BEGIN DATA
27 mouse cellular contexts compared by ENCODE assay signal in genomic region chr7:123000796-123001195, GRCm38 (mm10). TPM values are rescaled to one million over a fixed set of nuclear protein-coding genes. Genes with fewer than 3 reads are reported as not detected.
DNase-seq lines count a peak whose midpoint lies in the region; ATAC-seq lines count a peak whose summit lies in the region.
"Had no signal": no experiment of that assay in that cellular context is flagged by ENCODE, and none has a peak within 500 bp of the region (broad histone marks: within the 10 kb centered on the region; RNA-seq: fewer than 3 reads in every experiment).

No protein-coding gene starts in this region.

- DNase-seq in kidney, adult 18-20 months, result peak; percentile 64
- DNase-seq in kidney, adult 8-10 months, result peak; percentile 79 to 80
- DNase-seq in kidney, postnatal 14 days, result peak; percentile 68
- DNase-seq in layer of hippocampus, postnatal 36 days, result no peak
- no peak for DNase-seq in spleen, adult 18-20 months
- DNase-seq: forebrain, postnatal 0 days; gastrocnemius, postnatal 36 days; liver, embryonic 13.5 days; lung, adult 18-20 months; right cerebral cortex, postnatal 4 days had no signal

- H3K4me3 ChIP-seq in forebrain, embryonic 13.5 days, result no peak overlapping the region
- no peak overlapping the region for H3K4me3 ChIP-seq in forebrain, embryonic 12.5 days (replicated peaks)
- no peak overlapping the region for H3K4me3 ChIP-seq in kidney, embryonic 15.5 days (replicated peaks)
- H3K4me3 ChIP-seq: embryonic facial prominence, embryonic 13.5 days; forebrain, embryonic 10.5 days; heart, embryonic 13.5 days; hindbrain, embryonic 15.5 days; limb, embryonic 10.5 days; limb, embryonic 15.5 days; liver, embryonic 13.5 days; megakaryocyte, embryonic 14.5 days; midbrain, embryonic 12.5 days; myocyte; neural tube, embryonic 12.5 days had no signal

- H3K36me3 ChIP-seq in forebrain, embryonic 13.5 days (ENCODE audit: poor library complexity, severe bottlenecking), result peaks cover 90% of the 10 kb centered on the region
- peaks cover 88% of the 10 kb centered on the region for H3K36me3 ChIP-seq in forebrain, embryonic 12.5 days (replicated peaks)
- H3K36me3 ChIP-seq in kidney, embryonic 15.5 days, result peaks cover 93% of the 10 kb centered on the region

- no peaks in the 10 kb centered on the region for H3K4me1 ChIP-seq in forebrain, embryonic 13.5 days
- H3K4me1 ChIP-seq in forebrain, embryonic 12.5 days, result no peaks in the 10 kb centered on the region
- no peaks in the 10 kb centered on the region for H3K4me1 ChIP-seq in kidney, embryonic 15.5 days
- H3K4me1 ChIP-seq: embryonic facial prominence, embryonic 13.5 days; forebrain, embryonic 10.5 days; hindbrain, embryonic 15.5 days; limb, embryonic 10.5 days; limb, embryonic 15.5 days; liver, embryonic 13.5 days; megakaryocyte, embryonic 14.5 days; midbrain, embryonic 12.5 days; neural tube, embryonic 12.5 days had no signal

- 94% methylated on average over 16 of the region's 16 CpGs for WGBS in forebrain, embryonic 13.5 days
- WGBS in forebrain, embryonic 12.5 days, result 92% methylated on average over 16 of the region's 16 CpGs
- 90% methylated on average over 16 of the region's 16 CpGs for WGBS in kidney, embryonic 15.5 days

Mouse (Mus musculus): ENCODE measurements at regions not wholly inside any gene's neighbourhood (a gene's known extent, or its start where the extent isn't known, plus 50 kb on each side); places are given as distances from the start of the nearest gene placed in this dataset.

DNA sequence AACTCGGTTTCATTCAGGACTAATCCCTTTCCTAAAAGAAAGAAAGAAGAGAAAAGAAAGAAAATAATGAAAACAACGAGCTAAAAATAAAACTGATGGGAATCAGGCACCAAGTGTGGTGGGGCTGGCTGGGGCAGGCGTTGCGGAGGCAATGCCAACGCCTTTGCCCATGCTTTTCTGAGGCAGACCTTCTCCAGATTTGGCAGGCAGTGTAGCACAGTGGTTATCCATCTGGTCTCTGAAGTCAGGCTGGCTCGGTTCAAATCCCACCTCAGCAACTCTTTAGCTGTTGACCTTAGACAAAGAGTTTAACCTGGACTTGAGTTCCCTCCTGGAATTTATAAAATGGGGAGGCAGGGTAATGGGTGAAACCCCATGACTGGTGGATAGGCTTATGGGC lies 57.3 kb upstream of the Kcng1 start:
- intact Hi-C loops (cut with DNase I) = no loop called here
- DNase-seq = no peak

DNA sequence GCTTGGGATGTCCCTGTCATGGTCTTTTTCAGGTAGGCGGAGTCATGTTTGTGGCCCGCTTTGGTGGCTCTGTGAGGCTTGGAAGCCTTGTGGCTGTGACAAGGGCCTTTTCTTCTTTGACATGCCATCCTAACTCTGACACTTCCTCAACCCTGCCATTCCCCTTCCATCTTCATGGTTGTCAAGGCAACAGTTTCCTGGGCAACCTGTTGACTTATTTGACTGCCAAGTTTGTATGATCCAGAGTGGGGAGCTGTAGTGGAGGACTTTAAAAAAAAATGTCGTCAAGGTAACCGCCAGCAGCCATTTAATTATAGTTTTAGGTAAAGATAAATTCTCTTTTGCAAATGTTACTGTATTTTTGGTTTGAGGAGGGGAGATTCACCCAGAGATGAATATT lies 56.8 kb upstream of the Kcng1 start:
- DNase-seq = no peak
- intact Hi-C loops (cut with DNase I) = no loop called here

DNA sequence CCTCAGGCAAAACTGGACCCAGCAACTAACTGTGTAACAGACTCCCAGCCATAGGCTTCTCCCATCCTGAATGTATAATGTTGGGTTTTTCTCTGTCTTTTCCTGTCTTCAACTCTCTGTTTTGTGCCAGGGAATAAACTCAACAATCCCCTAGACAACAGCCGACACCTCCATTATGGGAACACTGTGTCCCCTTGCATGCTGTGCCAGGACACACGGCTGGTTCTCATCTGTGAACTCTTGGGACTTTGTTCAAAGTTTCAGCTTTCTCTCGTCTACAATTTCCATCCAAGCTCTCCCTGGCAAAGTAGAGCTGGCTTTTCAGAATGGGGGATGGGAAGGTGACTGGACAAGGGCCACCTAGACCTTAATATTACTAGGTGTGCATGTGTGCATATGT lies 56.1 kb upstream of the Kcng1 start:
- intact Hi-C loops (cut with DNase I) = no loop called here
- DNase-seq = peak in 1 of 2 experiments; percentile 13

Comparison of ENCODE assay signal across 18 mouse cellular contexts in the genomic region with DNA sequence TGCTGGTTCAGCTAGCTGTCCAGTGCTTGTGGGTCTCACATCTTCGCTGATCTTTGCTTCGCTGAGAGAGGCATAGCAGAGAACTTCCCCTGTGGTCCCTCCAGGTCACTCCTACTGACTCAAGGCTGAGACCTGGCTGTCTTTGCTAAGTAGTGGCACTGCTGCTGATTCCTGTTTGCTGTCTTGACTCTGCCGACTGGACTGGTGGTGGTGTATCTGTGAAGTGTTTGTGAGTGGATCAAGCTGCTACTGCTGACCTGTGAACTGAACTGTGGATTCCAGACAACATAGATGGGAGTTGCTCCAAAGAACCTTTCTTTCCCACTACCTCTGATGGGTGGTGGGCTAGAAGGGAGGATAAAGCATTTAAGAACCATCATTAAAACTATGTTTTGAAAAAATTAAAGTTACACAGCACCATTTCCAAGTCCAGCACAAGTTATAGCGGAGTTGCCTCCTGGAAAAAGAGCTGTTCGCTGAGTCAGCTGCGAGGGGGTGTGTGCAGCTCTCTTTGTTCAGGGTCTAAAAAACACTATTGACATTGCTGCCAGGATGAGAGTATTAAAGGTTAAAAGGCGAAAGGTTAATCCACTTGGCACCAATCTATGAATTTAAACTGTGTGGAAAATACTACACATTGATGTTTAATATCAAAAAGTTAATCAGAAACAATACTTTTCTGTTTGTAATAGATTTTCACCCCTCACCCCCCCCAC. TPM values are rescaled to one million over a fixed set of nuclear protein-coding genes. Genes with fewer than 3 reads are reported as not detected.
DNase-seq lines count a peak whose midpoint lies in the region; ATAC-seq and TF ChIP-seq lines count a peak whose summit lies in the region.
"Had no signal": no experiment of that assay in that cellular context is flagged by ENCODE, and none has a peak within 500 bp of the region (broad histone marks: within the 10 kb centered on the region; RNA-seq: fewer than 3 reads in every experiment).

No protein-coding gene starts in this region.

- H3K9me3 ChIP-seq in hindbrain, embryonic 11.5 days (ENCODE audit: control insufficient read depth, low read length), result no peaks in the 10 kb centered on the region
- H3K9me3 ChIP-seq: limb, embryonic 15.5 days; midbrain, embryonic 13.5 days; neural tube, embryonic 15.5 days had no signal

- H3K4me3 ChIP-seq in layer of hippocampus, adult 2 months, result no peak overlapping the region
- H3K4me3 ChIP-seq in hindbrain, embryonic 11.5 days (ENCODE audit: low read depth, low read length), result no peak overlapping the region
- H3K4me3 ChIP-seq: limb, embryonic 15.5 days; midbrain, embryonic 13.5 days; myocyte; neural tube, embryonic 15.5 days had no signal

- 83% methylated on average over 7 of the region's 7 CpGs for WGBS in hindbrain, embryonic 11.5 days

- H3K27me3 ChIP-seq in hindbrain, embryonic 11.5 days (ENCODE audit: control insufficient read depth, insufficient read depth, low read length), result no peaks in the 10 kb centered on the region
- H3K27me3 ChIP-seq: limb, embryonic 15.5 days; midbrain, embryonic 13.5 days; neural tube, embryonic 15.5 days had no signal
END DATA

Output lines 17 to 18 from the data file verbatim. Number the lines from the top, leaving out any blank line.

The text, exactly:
- H3K36me3 ChIP-seq in kidney, embryonic 15.5 days, result peaks cover 93% of the 10 kb centered on the region

- no peaks in the 10 kb centered on the region for H3K4me1 ChIP-seq in forebrain, embryonic 13.5 days